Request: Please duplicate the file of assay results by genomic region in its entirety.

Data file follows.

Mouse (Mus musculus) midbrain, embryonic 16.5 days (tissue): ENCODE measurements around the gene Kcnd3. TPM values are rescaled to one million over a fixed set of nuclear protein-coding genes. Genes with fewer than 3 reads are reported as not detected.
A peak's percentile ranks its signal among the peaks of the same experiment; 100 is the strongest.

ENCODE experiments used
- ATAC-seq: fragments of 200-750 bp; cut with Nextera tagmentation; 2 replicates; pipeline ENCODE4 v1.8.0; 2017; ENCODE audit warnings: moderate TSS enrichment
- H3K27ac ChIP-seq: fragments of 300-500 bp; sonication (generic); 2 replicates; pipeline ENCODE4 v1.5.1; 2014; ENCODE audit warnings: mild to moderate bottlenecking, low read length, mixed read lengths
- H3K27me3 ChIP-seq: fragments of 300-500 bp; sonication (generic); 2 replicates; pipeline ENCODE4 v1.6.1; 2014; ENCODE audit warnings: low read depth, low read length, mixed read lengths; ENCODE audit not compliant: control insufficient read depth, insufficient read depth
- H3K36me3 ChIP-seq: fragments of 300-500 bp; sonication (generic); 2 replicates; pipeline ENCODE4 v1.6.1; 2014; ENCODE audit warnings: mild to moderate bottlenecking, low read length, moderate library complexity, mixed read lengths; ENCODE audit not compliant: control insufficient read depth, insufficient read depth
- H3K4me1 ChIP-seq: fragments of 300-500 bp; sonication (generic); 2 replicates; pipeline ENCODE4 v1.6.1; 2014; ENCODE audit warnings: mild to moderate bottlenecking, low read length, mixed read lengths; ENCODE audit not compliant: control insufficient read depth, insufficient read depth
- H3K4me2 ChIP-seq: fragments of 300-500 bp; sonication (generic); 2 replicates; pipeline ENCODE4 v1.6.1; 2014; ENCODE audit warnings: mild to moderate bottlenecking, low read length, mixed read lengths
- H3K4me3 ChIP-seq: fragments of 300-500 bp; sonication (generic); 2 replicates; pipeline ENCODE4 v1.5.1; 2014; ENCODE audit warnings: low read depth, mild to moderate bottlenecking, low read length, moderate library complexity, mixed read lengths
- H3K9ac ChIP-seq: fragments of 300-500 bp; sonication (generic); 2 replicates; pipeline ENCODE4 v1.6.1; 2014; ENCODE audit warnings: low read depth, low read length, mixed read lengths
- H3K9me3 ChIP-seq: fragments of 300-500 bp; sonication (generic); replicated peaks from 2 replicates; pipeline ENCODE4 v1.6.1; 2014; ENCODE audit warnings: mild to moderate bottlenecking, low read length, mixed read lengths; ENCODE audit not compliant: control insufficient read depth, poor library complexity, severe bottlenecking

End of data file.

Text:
Mouse (Mus musculus) midbrain, embryonic 16.5 days (tissue): ENCODE measurements around the gene Kcnd3. TPM values are rescaled to one million over a fixed set of nuclear protein-coding genes. Genes with fewer than 3 reads are reported as not detected.
A peak's percentile ranks its signal among the peaks of the same experiment; 100 is the strongest.

ENCODE experiments used
- ATAC-seq: fragments of 200-750 bp; cut with Nextera tagmentation; 2 replicates; pipeline ENCODE4 v1.8.0; 2017; ENCODE audit warnings: moderate TSS enrichment
- H3K27ac ChIP-seq: fragments of 300-500 bp; sonication (generic); 2 replicates; pipeline ENCODE4 v1.5.1; 2014; ENCODE audit warnings: mild to moderate bottlenecking, low read length, mixed read lengths
- H3K27me3 ChIP-seq: fragments of 300-500 bp; sonication (generic); 2 replicates; pipeline ENCODE4 v1.6.1; 2014; ENCODE audit warnings: low read depth, low read length, mixed read lengths; ENCODE audit not compliant: control insufficient read depth, insufficient read depth
- H3K36me3 ChIP-seq: fragments of 300-500 bp; sonication (generic); 2 replicates; pipeline ENCODE4 v1.6.1; 2014; ENCODE audit warnings: mild to moderate bottlenecking, low read length, moderate library complexity, mixed read lengths; ENCODE audit not compliant: control insufficient read depth, insufficient read depth
- H3K4me1 ChIP-seq: fragments of 300-500 bp; sonication (generic); 2 replicates; pipeline ENCODE4 v1.6.1; 2014; ENCODE audit warnings: mild to moderate bottlenecking, low read length, mixed read lengths; ENCODE audit not compliant: control insufficient read depth, insufficient read depth
- H3K4me2 ChIP-seq: fragments of 300-500 bp; sonication (generic); 2 replicates; pipeline ENCODE4 v1.6.1; 2014; ENCODE audit warnings: mild to moderate bottlenecking, low read length, mixed read lengths
- H3K4me3 ChIP-seq: fragments of 300-500 bp; sonication (generic); 2 replicates; pipeline ENCODE4 v1.5.1; 2014; ENCODE audit warnings: low read depth, mild to moderate bottlenecking, low read length, moderate library complexity, mixed read lengths
- H3K9ac ChIP-seq: fragments of 300-500 bp; sonication (generic); 2 replicates; pipeline ENCODE4 v1.6.1; 2014; ENCODE audit warnings: low read depth, low read length, mixed read lengths
- H3K9me3 ChIP-seq: fragments of 300-500 bp; sonication (generic); replicated peaks from 2 replicates; pipeline ENCODE4 v1.6.1; 2014; ENCODE audit warnings: mild to moderate bottlenecking, low read length, mixed read lengths; ENCODE audit not compliant: control insufficient read depth, poor library complexity, severe bottlenecking